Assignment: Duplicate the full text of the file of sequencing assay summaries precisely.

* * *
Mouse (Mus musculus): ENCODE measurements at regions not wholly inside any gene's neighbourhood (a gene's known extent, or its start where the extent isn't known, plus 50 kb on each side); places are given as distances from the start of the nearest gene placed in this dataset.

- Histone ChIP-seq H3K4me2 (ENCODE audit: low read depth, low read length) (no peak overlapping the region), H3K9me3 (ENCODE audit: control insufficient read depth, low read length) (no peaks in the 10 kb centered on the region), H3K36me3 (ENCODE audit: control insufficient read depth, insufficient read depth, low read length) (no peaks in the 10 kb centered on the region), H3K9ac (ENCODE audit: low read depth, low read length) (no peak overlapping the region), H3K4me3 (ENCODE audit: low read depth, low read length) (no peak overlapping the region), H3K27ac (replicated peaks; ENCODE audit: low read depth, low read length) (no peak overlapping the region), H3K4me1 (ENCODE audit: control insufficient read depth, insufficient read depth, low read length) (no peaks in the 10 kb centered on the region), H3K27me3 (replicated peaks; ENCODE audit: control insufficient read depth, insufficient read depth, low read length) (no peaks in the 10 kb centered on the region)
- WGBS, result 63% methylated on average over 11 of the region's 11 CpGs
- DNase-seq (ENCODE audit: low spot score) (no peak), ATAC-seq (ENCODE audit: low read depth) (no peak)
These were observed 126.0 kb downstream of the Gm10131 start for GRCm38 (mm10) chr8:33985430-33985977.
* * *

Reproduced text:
Mouse (Mus musculus): ENCODE measurements at regions not wholly inside any gene's neighbourhood (a gene's known extent, or its start where the extent isn't known, plus 50 kb on each side); places are given as distances from the start of the nearest gene placed in this dataset.

- Histone ChIP-seq H3K4me2 (ENCODE audit: low read depth, low read length) (no peak overlapping the region), H3K9me3 (ENCODE audit: control insufficient read depth, low read length) (no peaks in the 10 kb centered on the region), H3K36me3 (ENCODE audit: control insufficient read depth, insufficient read depth, low read length) (no peaks in the 10 kb centered on the region), H3K9ac (ENCODE audit: low read depth, low read length) (no peak overlapping the region), H3K4me3 (ENCODE audit: low read depth, low read length) (no peak overlapping the region), H3K27ac (replicated peaks; ENCODE audit: low read depth, low read length) (no peak overlapping the region), H3K4me1 (ENCODE audit: control insufficient read depth, insufficient read depth, low read length) (no peaks in the 10 kb centered on the region), H3K27me3 (replicated peaks; ENCODE audit: control insufficient read depth, insufficient read depth, low read length) (no peaks in the 10 kb centered on the region)
- WGBS, result 63% methylated on average over 11 of the region's 11 CpGs
- DNase-seq (ENCODE audit: low spot score) (no peak), ATAC-seq (ENCODE audit: low read depth) (no peak)
These were observed 126.0 kb downstream of the Gm10131 start for GRCm38 (mm10) chr8:33985430-33985977.